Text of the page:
We are in that new covenant, and the law of God is already written in our hearts and in our minds. The moral laws are all there because it is all natural law. It is all based on what is natural to every one of us. That is why when we hear of some of the unfortunate things that people in our society are trying to do we naturally recoil against it because it goes against our very nature. But the law that is written in our hearts and minds is a law of love. That law of love is a call to love God and to love our neighbor. We have to understand, of course, what that means because there are so many people these days who think that love is about happy feelings, or that love is about telling people that it is okay for them to do whatever they want to do, or that love is some kind of selfish thing about getting one’s own pleasure – “If you loved me, you would let me do whatever I want to do, – or so on and so on, as the things go. None of those have anything to do with love at all. Love is about self-sacrifice. Love is about giving. Love is about dying to self and pouring one’s self out for the sake of others. And so to love God and to love neighbor is to give ourselves entirely to God and to live what it is that we promise. To love our neighbor is to pour ourselves out for others.
For those who are married, I may remind you that you have made a vow that that is exactly what you are going to do for one other person, and that is what God is going to hold you responsible for. That is preparation for eternity. But it is not just to remain with one other person; you are to learn to love with that one other person, and then the love overflows and so the love goes out beyond just the marriage. The same, of course, is true with siblings. For those who are children, you are not only called to love your parents but to love your brothers and sisters. Love is doing what is best for the other person. Now, under normal circumstances, it is not best to be mean to your siblings, it is not best to hit them and kick them and call them names and do all kinds of nasty things. Those are not acts of love. So we can ask ourselves, “What would a marriage look like if a couple truly loved one another, if both of them were vying to serve the other, to outdo the other in goodness, to anticipate the other in seeking the good?” which is exactly what Saint Paul tells us we are supposed to do. Imagine what life would be like in the home if siblings were not fighting and bickering and picking on each other and tearing each other down, but instead were actually trying to be kind to one another and help one another and build one another up? The goal is to help one another become saints, and that is what we are called to do.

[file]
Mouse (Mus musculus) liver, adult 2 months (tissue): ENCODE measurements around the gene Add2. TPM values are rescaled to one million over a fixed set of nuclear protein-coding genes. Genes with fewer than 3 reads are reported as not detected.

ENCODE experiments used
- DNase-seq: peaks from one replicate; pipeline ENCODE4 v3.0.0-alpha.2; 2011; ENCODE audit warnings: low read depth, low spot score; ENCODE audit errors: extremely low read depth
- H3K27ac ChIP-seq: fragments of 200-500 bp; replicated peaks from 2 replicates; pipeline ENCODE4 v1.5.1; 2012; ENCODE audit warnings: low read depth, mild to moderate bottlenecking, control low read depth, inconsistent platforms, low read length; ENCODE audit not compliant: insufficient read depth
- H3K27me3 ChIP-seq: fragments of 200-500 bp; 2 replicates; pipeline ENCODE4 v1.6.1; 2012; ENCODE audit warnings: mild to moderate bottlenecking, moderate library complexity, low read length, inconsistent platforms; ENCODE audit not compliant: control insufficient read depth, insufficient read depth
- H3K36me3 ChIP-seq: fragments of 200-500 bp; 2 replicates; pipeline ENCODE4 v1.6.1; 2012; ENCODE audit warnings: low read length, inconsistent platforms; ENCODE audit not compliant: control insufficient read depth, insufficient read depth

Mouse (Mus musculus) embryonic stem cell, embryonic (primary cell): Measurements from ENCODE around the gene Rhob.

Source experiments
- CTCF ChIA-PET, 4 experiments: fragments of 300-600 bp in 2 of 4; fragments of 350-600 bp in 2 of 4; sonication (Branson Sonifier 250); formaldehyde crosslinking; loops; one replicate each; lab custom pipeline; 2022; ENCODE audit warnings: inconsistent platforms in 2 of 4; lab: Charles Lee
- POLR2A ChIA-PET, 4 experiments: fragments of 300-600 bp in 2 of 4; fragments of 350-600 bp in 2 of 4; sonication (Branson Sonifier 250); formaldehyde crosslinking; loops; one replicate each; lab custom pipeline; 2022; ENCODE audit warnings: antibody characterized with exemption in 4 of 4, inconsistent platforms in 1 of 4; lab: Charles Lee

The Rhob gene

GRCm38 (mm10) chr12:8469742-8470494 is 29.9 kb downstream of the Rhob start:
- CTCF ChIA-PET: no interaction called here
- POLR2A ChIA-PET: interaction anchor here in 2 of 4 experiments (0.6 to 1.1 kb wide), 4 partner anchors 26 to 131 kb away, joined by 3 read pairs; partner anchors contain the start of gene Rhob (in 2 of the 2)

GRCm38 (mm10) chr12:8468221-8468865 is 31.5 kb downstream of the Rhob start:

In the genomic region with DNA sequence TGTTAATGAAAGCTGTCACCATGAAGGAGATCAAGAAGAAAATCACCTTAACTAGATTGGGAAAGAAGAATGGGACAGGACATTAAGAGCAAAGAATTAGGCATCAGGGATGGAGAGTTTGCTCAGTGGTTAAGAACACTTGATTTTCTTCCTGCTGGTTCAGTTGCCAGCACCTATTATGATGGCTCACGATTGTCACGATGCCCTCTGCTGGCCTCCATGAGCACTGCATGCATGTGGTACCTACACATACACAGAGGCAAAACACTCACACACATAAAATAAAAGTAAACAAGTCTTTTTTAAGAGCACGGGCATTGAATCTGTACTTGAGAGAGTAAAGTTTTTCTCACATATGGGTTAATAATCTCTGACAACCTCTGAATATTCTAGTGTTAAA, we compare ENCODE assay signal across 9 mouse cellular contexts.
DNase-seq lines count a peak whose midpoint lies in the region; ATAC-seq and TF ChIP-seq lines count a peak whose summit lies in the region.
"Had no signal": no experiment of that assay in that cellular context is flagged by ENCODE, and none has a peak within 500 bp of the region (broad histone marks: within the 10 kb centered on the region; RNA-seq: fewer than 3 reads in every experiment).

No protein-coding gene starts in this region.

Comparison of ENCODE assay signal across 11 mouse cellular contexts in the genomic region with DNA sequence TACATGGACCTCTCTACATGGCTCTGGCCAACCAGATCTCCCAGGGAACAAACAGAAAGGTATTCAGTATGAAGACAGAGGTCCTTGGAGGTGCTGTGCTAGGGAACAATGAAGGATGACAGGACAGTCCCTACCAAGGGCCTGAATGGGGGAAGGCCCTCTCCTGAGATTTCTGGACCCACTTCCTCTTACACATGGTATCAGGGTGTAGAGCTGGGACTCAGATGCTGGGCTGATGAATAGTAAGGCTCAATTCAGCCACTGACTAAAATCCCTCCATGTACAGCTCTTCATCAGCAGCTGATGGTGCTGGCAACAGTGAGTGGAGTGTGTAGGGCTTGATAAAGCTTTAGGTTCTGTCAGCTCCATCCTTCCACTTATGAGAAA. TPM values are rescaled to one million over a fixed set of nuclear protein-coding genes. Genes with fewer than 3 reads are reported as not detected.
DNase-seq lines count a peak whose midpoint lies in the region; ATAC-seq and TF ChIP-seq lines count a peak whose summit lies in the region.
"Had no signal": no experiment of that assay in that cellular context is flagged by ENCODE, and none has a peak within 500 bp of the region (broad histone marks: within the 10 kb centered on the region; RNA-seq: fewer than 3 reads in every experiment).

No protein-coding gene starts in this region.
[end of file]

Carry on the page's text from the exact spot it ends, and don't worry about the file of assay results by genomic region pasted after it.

We can look at this and we can say with the people of the Old Testament, “This is too hard. I don’t know if I can do that.” But Saint Paul answers the question for us already. It is not too hard for us because in Christ everything has been reconciled. This is the very purpose of our creation and it is something which has been broken inside of us because of sin; yet, at the same time, in Christ everything has been reconciled, which means the split within our nature has been put back together. We have the capacity once again to live according to the way that God created us to live, not by ourselves but by God’s grace, which means that to truly love is something which is supernatural. That requires that we are going to pray in order to avail ourselves of the grace of God and to be able to receive His love, and then it means we have to be looking for opportunities to give, to serve. Now our society tells us that we are supposed to be selfish, that we are supposed to look out for ourselves because, after all, no one else is going to do such a thing. But our faith tells us just the opposite, that we are to serve, that we are not to look out for ourselves, that we are to trust that God is going to take care of us. Our task is to love, to love God and to love our neighbor.